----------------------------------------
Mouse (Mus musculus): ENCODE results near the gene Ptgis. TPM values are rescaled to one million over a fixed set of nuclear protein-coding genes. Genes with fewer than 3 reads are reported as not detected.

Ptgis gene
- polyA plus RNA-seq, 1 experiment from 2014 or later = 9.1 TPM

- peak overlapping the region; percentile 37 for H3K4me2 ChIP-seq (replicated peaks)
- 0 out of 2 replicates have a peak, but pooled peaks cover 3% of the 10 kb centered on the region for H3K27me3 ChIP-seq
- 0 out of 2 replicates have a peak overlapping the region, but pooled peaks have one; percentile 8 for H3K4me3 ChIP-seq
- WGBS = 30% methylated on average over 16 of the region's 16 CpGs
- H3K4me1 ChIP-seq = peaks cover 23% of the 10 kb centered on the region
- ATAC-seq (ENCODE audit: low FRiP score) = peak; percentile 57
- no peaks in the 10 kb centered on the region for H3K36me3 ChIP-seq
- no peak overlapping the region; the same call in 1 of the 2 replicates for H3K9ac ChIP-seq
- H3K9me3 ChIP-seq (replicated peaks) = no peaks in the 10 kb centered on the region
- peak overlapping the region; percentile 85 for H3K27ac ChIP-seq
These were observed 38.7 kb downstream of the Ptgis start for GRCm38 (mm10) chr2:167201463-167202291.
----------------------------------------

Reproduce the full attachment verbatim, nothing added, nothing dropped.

Mouse (Mus musculus): ENCODE results near the gene Ptgis. TPM values are rescaled to one million over a fixed set of nuclear protein-coding genes. Genes with fewer than 3 reads are reported as not detected.

Ptgis gene
- polyA plus RNA-seq, 1 experiment from 2014 or later = 9.1 TPM

- peak overlapping the region; percentile 37 for H3K4me2 ChIP-seq (replicated peaks)
- 0 out of 2 replicates have a peak, but pooled peaks cover 3% of the 10 kb centered on the region for H3K27me3 ChIP-seq
- 0 out of 2 replicates have a peak overlapping the region, but pooled peaks have one; percentile 8 for H3K4me3 ChIP-seq
- WGBS = 30% methylated on average over 16 of the region's 16 CpGs
- H3K4me1 ChIP-seq = peaks cover 23% of the 10 kb centered on the region
- ATAC-seq (ENCODE audit: low FRiP score) = peak; percentile 57
- no peaks in the 10 kb centered on the region for H3K36me3 ChIP-seq
- no peak overlapping the region; the same call in 1 of the 2 replicates for H3K9ac ChIP-seq
- H3K9me3 ChIP-seq (replicated peaks) = no peaks in the 10 kb centered on the region
- peak overlapping the region; percentile 85 for H3K27ac ChIP-seq
These were observed 38.7 kb downstream of the Ptgis start for GRCm38 (mm10) chr2:167201463-167202291.